7. Like new businesses, new moral ideals can revitalize our society, even though many of them fail. For example, we recognize that we are a better people without racial segregation or barriers to the education and career opportunities for women. However, we judge some social experiments to be failures, including eugenics, Communism, and nihilistic cultural relativism.
True, no real conservative denies progress. But let us remember that the language of the civil rights movement, at least the successful language, resonated deeply with the common moral tradition of America. That language reminded us of who we are and who we were meant to be.
8. Our ideology does not have to be sustained by military suppression. Although it can inspire people to fight against tyranny, ultimately our ideology allows us to live in peace.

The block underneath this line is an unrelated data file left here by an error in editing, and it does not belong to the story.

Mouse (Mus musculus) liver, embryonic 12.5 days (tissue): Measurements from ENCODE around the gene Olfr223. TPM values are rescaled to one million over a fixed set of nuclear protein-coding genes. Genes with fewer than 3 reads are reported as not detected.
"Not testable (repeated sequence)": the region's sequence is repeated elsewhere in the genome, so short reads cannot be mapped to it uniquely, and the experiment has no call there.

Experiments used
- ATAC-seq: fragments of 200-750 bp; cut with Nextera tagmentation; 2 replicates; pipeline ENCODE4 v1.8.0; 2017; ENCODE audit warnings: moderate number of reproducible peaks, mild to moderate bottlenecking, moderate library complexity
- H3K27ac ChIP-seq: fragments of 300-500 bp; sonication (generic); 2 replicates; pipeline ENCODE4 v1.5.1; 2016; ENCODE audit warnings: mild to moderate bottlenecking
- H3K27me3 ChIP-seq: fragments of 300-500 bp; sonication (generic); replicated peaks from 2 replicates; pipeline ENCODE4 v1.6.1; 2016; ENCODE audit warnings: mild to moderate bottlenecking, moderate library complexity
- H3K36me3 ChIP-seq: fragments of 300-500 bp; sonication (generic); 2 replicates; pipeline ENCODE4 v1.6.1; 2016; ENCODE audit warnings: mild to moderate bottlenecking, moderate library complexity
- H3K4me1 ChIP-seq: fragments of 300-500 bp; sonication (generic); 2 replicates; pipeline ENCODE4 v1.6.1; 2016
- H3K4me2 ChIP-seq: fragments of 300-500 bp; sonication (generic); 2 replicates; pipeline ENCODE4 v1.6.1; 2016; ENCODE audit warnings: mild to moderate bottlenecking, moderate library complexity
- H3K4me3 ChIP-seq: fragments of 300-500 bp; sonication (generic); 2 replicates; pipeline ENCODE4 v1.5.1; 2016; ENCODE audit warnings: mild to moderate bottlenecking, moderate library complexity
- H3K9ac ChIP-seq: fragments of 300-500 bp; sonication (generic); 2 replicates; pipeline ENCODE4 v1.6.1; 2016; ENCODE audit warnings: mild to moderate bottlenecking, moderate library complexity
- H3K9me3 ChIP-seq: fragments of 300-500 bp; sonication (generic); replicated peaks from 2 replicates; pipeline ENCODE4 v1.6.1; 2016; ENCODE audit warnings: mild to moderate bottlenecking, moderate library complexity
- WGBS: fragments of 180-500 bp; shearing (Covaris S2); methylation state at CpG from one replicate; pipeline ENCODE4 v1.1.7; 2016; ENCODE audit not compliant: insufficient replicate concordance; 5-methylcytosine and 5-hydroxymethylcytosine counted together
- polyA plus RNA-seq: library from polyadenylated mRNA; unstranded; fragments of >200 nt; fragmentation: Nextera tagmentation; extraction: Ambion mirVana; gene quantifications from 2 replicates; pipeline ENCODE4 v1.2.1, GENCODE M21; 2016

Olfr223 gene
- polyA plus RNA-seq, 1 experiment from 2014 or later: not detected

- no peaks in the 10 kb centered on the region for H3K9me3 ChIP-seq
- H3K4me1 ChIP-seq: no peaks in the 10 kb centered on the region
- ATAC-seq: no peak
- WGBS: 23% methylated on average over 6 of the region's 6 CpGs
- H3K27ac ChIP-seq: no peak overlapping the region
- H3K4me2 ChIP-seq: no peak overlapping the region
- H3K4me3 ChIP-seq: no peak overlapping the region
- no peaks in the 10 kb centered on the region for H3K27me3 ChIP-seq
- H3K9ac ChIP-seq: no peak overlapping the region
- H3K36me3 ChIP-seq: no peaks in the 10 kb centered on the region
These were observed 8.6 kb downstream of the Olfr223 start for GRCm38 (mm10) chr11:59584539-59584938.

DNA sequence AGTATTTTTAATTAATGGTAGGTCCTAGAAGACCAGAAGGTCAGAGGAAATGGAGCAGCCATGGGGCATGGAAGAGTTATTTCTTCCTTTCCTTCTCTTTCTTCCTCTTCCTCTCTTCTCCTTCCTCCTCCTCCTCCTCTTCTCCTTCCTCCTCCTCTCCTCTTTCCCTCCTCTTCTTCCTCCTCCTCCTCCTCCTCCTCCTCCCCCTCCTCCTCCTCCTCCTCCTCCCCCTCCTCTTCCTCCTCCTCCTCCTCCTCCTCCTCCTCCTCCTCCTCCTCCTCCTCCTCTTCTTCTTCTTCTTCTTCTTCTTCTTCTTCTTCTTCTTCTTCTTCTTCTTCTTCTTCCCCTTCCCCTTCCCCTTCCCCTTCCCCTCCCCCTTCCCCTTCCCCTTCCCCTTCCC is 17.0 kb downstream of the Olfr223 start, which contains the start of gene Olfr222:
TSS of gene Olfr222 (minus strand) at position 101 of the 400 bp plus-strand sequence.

I’m not exactly sure what Kling is driving at, but there’s that word again: ideology. It is needlessly offensive to a good number of conservatives, and it should be replaced with “philosophy” or “principles.” We could debate this forever, I suppose, but an ideology implies, more so than the term philosophy, a substitute religion or an attempt to explain all of reality by a nifty list or theory. As conservatives know in their bones, reality has a way of getting out of the conceptual traps we set for it. That’s why we believe in free markets, not planned economies; limited but effective government, not a centralized, ever-growing state. That’s why we balk at one-size-fits-all approaches to social and political problems. That’s why we hold man to be imperfectible and that attempts to fashion the “perfect man” lead to gulags and gas chambers. That’s why we don’t attempt to overthrow God and install Reason (or, these days, Tolerance or Diversity or Equality) on the altar.